Estate tax law gets adjusted


By Randy Neumann

Well, as I live and breathe. Congress finally got around to addressing the estate tax situation; well, at least for two years.
Let’s begin with a little history. In 2000, the Republicans tried to repeal the estate tax or what they called the “death tax.” They couldn’t get the 60 votes necessary in the Senate, so they compromised by creating the Economic Growth Tax Relief Reconciliation Act of 2001 which put the estate tax on a roller coaster ride that lasted 10 years.
For those who think that 10 years is an “eternity,” consider this: The first estate tax emerged from the Stamp Act in 1797, which required that federal tax stamps be purchased when transferring property from an estate. The cost of the stamp required to transfer property depended on the value of the estate and the size of the transfer.
Interestingly, this tax was enacted because of the strained trade relations with France that compelled the United States to develop a powerful navy. It was repealed in 1802.
Returning to more modern times (1997): For many years, the exemption from the estate tax was $600,000 and the rate of taxation was 55%. The above-mentioned tax law gradually increased the exemption amount to $3.5 million in 2009 with a tax rate of 45%.
Amazingly, the law eliminated the estate tax in 2010. Nobody in their right mind believed that Congress would let that happen. All the pundits, including this one, predicted that Congress would pass legislation to bring back the estate tax. We were wrong. Therefore, 2010 turned out to be a great year to die for billionaires or, more accurately, their families.
George Steinbrenner’s passing got a lot of ink because of his notoriety. It is estimated that his estate saved $500 million in estate taxes. However, he’s a piker compared with Texas oilman Dan L. Duncan, who died in March 2010. According to Forbes magazine, Duncan’s estimated net worth was $9 billion, so the 55% that would have gone to the government went to his family instead.
Why didn’t Congress reenact the estate tax law in 2010?
Well, I guess you can say that they were busy with things like economic stimulus, health care reform, cash for clunkers, credit card regulation, digital TV, unemployment benefits, et al.
For 2011, Congress finally got around to re-addressing the estate tax in the Tax Relief Act of 2010, and here’s what it looks like.
The federal estate tax rate is now 35% with a $5 million individual exemption. While this is true for 2011 and 2012, after 2012, estate tax rates could change. As Jack Paar would say, “I kid you not.”
The new $5 million exemption  is portable. That is, executors have the option to transfer an unused $5 million individual estate tax exemption (upon the death of one
spouse) to a surviving spouse. Therefore, with this new portability, a married couple could potentially transfer up to $10 million of assets without incurring federal estate tax.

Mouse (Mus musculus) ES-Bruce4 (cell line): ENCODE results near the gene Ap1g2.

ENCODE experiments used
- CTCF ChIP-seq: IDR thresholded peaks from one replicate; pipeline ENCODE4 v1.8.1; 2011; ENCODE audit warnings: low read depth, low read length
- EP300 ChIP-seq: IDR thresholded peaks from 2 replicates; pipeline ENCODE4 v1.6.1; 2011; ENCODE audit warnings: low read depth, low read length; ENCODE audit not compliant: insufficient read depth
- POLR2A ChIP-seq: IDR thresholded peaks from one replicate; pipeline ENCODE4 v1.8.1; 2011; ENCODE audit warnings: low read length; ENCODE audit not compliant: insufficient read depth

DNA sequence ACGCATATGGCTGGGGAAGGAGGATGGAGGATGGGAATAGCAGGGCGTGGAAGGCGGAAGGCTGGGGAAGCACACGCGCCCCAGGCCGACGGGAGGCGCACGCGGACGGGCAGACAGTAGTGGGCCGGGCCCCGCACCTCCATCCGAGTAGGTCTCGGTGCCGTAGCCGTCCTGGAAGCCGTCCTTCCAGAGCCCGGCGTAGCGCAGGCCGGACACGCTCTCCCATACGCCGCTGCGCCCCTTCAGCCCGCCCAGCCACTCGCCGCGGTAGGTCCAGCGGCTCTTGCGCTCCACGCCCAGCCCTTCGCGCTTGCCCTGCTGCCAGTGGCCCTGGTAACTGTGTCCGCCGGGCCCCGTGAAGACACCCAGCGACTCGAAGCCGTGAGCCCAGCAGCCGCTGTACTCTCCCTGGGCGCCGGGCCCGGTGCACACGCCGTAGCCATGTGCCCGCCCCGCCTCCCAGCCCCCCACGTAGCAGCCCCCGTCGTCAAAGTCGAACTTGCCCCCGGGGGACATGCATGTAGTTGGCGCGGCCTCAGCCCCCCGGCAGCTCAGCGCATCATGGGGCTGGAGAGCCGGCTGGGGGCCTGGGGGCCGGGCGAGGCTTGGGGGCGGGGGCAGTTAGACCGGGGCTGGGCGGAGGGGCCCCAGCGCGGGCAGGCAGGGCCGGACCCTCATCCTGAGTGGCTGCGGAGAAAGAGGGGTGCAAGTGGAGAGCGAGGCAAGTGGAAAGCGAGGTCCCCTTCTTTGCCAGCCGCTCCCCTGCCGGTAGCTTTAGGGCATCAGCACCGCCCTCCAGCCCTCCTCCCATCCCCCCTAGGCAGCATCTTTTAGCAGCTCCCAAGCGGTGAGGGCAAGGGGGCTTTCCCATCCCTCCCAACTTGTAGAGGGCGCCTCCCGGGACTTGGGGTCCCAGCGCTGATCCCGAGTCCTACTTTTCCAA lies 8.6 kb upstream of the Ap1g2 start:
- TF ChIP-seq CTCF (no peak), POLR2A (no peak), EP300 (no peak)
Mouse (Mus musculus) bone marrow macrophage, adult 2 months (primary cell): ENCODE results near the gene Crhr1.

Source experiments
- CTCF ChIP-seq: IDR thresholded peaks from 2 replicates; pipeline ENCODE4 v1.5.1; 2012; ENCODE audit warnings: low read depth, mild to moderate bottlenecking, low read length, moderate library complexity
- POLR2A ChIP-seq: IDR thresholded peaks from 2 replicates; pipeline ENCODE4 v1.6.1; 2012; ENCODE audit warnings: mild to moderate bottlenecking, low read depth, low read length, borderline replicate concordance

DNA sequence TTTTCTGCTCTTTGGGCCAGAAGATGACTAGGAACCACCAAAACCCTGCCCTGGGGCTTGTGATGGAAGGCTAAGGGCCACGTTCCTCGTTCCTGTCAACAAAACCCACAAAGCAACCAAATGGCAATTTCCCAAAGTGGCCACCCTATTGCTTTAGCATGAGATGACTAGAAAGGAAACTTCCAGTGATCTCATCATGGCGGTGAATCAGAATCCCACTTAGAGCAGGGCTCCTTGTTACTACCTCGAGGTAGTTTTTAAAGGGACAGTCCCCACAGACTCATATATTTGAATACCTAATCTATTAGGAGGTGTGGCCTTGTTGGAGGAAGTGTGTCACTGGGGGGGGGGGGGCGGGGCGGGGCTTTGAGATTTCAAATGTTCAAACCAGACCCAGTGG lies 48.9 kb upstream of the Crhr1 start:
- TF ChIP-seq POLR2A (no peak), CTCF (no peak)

The federal gift tax exemption is set at $5 million through 2012. This is a fantastic tax
break. Wealthy taxpayers can now plan to transfer significantly greater amounts of wealth within their lifetimes without triggering a gift tax. This $5 million exemption is individual and portable, meaning that couples could potentially gift up to $10 million to heirs.
The annual gift tax exclusion is again $13,000 in 2011, so a taxpayer may gift up to
$13,000 each to an unlimited number of individuals this year with the lifetime exclusion of $5 million in mind. (Those gifts can include tuition and payments for medical care.)
The charitable IRA rollover allows an IRA owner age 70 or older  to gift a total of $100,000 in IRA assets to one or more qualified charities or nonprofit organizations
(a move that can count toward his or her annual RMD). It has to be a direct transfer –
the gift must pass directly from an IRA sponsor to the charity. The IRA accountholder
doesn’t get a tax deduction, but he or she can potentially bypass the income tax on the distribution.
Charitable IRA gifts made in January 2011 can count for 2010. The new law says that if you make a charitable IRA transfer in January 2011, you can elect to report the transfer on your 2010 federal return. Additionally, you are free to make another IRA
charitable rollover of up to $100,000 at some other point in 2011 for the benefit of your 2011 federal return.
The GST is back. The generation-skipping transfer tax was 0% in 2010; however,
it returns at 35% in 2011. The GST exemption is set at $5 million for 2011, and it will be inflation-indexed for 2012.
In light of these interesting developments, this is a good time to consult with your financial planning professionals.

The opinions voiced in this material are for general information only and are not intended to provide specific advice or recommendations for the individual. Randy Neumann CFP® is a registered representative with securities and insurance offered
through LPL Financial. Member FINRA/SIPC. He can be reached at 12 Route 17N, Suite 115, Paramus, 201-291-9000.

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